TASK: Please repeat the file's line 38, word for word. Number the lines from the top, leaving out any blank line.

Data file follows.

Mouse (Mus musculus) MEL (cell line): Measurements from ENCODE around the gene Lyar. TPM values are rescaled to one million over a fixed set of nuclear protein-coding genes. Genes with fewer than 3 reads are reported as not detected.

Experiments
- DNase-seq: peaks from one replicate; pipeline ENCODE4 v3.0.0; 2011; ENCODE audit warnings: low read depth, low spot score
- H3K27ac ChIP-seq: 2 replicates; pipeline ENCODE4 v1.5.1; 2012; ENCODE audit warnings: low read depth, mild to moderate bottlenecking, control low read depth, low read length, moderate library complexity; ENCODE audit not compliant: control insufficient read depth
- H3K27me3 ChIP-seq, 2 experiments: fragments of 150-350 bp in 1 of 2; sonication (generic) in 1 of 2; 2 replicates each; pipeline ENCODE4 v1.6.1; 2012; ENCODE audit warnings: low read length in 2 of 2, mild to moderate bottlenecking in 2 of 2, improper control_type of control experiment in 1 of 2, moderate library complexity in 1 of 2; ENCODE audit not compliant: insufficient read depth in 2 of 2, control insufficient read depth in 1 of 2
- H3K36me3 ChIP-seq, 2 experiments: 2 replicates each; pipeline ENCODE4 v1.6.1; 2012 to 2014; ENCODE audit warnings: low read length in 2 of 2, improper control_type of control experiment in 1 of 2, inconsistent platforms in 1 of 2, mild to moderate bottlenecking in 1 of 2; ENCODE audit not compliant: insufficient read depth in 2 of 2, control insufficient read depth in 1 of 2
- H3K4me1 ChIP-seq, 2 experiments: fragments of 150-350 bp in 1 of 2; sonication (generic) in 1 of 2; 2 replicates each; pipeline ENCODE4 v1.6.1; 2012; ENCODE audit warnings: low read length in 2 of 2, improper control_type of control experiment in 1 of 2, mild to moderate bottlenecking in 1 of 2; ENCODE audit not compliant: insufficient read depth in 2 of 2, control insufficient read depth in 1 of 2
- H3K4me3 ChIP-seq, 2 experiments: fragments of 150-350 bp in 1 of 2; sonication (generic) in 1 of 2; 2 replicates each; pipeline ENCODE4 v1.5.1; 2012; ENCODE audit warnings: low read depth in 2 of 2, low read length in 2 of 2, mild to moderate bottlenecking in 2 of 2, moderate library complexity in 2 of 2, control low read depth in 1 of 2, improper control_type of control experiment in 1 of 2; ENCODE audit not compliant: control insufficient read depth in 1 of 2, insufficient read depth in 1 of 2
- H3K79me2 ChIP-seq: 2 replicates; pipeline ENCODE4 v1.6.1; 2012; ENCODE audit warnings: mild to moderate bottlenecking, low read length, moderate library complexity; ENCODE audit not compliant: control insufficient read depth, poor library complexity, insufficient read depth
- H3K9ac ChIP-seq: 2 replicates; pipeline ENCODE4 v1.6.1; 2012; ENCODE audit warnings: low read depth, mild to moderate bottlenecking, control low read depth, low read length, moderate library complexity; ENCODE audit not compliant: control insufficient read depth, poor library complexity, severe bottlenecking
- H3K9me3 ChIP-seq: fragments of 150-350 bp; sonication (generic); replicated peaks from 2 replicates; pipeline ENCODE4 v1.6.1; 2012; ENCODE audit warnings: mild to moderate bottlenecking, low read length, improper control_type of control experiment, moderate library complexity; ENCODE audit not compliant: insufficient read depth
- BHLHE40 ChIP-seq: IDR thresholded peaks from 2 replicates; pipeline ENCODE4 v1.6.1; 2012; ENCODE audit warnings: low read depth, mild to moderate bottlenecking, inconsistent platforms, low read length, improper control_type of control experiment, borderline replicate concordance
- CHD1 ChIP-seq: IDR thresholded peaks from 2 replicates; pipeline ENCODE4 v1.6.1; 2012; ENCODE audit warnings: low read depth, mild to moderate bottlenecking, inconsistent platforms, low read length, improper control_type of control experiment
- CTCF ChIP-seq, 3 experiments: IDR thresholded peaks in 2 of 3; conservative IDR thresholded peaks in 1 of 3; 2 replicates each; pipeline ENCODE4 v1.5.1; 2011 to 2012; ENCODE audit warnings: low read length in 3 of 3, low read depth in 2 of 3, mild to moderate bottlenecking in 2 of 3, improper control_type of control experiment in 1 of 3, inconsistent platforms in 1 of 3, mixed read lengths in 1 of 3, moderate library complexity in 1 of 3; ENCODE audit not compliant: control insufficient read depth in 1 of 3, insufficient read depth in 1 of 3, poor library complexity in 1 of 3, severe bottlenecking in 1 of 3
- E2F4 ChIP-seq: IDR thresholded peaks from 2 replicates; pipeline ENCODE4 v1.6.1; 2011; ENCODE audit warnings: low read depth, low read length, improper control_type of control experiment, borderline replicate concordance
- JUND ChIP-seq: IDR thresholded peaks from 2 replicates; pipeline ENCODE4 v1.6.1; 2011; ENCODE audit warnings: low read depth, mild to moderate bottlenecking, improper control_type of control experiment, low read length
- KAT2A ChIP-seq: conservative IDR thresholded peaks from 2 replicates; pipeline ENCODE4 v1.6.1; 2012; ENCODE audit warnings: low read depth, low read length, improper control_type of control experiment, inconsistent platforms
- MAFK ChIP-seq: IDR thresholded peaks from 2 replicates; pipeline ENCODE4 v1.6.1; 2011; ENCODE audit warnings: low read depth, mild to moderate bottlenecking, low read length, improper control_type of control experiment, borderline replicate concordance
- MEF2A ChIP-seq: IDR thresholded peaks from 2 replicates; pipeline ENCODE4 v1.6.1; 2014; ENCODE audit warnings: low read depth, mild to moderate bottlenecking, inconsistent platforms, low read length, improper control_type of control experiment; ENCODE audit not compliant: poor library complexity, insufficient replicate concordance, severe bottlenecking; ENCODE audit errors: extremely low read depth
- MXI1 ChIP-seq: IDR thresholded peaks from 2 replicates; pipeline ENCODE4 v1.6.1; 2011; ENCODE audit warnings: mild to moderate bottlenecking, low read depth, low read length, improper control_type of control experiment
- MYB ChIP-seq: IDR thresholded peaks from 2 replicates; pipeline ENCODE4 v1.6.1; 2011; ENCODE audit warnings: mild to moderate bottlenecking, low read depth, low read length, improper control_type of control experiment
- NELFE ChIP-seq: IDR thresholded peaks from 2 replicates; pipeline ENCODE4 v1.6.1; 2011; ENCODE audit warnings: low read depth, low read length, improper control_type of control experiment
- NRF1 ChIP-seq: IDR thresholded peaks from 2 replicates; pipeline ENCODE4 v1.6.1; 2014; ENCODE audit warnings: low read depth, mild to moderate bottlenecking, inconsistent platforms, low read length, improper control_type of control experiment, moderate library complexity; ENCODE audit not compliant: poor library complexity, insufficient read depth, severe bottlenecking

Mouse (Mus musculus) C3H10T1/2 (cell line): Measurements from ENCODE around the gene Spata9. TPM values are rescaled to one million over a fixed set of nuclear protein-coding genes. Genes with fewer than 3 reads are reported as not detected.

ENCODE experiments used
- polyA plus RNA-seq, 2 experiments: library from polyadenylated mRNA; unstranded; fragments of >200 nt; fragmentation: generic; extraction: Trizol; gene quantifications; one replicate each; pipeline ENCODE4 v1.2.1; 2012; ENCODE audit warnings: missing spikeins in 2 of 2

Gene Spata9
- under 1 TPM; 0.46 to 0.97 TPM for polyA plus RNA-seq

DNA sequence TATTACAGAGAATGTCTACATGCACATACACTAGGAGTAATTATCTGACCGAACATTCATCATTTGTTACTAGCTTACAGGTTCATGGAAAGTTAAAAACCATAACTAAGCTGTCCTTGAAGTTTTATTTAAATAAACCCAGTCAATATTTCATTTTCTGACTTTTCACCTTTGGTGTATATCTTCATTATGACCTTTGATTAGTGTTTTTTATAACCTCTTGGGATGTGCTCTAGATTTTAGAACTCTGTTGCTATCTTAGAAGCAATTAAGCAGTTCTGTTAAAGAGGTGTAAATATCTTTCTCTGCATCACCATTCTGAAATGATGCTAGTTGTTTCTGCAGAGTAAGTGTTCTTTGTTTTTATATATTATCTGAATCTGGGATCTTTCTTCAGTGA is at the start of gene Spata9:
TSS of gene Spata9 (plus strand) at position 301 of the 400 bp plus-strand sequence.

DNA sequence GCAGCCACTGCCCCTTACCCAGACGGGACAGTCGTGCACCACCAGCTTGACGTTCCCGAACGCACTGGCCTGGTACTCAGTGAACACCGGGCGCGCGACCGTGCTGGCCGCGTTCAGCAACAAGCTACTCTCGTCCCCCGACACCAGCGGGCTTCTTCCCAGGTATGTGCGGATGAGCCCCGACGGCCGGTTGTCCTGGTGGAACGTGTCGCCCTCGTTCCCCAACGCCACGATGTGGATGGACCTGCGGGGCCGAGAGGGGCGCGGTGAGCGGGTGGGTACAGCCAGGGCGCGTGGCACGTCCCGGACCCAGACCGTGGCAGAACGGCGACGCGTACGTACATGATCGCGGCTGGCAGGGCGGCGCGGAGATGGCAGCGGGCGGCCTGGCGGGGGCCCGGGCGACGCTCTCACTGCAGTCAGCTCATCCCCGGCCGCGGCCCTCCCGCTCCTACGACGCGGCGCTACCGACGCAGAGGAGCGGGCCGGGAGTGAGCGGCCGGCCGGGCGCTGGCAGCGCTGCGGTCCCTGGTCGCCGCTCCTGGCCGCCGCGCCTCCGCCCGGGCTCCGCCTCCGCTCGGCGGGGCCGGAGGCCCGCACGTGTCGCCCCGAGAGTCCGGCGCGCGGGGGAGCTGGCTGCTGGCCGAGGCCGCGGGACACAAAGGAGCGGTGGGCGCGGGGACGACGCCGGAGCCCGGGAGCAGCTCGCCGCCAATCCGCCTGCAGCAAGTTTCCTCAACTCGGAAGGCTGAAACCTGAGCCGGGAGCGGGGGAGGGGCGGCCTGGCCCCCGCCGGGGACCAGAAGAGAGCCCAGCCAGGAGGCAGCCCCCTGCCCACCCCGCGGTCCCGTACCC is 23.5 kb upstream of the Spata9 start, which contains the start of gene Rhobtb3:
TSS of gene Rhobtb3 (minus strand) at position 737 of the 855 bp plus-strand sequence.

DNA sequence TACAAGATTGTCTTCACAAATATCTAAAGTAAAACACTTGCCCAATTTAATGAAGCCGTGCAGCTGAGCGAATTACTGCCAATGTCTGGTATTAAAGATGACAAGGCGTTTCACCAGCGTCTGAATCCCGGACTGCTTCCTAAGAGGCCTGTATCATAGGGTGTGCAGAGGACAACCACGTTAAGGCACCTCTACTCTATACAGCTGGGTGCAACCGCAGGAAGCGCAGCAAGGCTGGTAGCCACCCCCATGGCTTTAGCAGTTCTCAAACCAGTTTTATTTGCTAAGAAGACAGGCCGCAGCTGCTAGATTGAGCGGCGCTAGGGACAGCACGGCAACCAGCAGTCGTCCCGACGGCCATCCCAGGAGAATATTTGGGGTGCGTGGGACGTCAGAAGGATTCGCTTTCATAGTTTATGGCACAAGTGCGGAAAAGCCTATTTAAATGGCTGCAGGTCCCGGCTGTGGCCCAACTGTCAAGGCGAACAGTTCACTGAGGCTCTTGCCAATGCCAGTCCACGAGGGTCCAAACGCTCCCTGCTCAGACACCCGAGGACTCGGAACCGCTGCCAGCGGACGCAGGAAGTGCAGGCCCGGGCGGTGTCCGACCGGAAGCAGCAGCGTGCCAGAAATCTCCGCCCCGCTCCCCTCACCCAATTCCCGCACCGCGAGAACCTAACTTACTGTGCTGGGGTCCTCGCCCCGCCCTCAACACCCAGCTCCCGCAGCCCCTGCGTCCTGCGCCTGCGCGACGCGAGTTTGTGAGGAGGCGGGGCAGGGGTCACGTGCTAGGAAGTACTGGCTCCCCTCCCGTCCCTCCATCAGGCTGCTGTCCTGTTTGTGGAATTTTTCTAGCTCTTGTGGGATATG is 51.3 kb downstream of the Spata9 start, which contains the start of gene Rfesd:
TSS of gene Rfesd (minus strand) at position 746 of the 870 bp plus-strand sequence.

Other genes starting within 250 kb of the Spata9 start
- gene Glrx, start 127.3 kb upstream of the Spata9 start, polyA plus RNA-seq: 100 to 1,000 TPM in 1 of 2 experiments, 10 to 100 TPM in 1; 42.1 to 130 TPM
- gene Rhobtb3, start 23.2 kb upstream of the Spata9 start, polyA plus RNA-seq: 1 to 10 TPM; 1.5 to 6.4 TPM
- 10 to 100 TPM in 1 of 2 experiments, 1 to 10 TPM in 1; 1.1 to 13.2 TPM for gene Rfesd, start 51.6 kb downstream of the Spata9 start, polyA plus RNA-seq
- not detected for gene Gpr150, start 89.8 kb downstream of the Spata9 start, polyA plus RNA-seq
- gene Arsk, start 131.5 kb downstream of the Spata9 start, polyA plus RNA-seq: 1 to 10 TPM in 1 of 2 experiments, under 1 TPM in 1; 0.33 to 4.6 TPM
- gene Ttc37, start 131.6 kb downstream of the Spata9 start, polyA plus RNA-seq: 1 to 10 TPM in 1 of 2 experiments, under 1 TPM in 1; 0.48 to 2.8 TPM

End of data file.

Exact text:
- 10 to 100 TPM in 1 of 2 experiments, 1 to 10 TPM in 1; 1.1 to 13.2 TPM for gene Rfesd, start 51.6 kb downstream of the Spata9 start, polyA plus RNA-seq